Likewise, my child's education is my responsibility. I am their primary educator. When their educational needs clearly exceed my competence, I will take them to a tutor. Except in rare cases, this will be rare, for very few educational needs require such measures. For the vast majority of educational needs--certainly the day-to-day needs--I am competent to provide them, so I must do so and am amiss if I do not. Even if I could afford it, if I were to have a private tutor on hand to teach how to read or write or do arithmatic, I would not be doing my parental duty to be my child's primary educator and nurturer.

The analogy is not exact (that's why it's called an analogy) but I find it highly suggestive. It is part of an endeavor to express one of the positive reasons behind home-schooling and contradict the charge that home-schoolers only have negative motivation.

Summer Plans

Grades are uploaded, so the semester is officially finished! It was a great semester, but grades are *such* a hassle that it brings on a sensation of relief even for semesters which I would happily have go on.

That is, of course, only one of many negative effects of grades. They are the bane of education. No part of schooling gets in the way of education more than the mire of grades. But more of that later.

Summer plans:
*Reading group with Rich Feldman on epistemic self-trust. I. Self-Trust : A Study of Reason, Knowledge, and Autonomy, II. Intellectual Trust in Oneself and Others.
*Read most everything on epistemic luck with emphasis on Greco and Pritchard.
*Read _A Key to the Doctrine of the Eucharist_ by 1920's English priest Abbot Vonier.
*Augustine's Enchiridion on Theological Virtues and Joseph Pieper's commentary.

*Hike/Bike the whole Letchworth State Park section of the Finger Lakes Trail.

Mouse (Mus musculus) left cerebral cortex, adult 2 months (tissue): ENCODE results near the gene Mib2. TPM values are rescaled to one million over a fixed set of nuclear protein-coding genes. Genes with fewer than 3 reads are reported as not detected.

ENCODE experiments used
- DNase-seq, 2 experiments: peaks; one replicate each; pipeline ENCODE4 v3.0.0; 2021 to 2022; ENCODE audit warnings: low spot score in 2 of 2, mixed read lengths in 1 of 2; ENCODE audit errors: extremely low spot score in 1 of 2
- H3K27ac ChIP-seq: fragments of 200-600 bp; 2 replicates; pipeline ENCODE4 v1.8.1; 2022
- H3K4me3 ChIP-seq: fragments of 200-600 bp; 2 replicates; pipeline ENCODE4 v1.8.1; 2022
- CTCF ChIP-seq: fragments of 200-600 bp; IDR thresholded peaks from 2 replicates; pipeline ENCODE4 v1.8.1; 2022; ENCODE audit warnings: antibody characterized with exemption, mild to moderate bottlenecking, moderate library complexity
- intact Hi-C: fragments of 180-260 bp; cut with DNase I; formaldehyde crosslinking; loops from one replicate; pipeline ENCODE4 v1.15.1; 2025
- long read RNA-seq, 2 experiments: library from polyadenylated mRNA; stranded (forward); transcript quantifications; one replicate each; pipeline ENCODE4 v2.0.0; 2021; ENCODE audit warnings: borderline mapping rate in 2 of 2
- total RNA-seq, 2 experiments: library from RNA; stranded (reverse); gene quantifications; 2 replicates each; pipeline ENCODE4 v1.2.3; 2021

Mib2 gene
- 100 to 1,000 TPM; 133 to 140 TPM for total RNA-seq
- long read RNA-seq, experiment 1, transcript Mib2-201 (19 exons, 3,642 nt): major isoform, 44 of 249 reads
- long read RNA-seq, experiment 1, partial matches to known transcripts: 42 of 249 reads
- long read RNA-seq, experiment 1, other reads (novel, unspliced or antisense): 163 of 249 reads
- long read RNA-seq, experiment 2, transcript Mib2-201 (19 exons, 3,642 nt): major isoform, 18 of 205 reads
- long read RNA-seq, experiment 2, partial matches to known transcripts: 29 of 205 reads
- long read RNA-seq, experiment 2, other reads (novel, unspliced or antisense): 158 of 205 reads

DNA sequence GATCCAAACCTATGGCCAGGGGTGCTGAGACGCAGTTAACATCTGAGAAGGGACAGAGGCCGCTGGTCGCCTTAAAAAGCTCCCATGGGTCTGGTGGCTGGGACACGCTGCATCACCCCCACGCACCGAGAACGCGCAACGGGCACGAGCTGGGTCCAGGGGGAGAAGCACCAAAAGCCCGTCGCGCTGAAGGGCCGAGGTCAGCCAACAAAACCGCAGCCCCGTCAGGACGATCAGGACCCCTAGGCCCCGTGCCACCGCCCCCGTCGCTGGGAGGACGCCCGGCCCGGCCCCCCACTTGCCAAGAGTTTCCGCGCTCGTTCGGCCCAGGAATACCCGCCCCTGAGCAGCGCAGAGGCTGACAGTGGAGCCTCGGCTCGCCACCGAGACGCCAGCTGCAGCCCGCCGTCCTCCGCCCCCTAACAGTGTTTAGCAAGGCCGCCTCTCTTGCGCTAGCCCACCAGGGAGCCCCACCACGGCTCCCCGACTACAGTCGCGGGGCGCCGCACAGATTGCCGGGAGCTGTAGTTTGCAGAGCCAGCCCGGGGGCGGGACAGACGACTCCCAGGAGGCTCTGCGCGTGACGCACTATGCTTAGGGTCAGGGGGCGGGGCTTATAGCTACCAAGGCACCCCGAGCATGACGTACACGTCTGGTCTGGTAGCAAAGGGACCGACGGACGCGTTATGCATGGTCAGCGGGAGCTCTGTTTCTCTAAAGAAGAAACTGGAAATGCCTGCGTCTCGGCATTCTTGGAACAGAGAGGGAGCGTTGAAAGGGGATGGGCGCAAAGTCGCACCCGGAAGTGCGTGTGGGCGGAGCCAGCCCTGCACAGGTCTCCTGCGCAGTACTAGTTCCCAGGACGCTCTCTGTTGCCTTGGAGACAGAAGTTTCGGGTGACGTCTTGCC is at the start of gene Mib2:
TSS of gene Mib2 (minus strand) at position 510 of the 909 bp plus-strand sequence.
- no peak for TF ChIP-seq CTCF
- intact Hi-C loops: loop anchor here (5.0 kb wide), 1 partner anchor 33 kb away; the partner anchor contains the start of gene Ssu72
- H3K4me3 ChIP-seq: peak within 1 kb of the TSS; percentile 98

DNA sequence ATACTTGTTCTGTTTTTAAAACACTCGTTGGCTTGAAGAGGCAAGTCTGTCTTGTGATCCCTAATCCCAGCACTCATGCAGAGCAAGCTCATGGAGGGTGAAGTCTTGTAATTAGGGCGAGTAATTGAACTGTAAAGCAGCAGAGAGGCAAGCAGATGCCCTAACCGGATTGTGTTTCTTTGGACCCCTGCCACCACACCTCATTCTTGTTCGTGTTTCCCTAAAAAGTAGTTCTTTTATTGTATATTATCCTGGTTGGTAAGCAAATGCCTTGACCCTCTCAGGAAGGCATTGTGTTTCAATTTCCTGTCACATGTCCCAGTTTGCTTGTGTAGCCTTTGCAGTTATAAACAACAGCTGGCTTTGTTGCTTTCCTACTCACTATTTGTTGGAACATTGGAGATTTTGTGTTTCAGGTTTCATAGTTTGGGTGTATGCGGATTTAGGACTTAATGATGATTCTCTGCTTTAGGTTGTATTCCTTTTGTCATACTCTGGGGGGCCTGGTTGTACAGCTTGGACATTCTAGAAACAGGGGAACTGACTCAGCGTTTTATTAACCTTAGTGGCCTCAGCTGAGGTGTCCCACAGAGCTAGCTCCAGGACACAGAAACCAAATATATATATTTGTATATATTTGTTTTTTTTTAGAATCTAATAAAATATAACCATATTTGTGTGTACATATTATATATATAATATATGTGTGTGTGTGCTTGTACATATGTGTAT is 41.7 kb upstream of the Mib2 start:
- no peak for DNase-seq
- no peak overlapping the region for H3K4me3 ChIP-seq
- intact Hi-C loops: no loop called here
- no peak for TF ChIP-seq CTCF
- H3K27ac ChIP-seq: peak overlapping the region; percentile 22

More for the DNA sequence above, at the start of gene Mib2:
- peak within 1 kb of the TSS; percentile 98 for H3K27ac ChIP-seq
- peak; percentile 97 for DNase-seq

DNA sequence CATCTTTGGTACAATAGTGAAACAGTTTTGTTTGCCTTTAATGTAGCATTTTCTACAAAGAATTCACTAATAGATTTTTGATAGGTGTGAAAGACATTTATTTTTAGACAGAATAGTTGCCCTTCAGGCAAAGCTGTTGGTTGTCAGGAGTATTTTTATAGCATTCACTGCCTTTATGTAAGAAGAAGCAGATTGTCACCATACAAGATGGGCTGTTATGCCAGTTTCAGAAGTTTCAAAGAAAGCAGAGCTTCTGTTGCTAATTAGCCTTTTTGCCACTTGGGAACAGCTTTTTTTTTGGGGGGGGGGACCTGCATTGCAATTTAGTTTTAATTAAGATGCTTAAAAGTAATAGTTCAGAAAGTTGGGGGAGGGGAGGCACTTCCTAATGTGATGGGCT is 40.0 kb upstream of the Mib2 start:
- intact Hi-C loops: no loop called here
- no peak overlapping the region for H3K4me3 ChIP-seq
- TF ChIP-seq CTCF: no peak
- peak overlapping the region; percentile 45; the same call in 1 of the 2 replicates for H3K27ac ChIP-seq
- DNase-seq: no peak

*Spend week canoeing in Adirondacks.
*Compete in a few local duathlons and triathlons.
*Spend a few days climbing in Daks.
*Canoe to nearby canal towns.

*Help liberate youngest from training wheels.
*Teach summer session of Logic at Naz.
*Learn nature of various herbs and when to use them, especially Basil, Sage, Rosemary, and Thyme.
*Keep my garden weed and disease free.
*Build picnic table.

Monday, May 08, 2006

What Does that Say About Me?

I was recently asked to write a brief bio for something. Such things are always awkward. It could hardly fail to reveal one's self-conception, so analyze away!

Trent came to Rochester to take up a Dean’s Fellowship in the Department of Philosophy at the University of Rochester. He also teaches Logic and Inquiry at Nazareth College. An active inquirer himself, he is a convert to the Catholic Church from evangelical Protestantism. As such he appreciates that which is distinctively Catholic and seeks to encourage those around him to grapple with what it means to be a Catholic. He is active in all outdoor sports in which he usually participates with his wife—Sarah—and two daughters—Fiona (7) and Chesney (5). All members of the family are active downhill and cross-country skiers, mountain bikers, and rock climbers. When he’s not reading C.S. Lewis or Tolkien to his family or writing a paper he is an active Blogger (The Counsel of Trent). Sarah is a full-time, home-schooling Mom, artist, and triathlete, Fiona just celebrated her First Communion and enjoys reading history and building faerie-houses, Chesney likes to draw and dance and dig.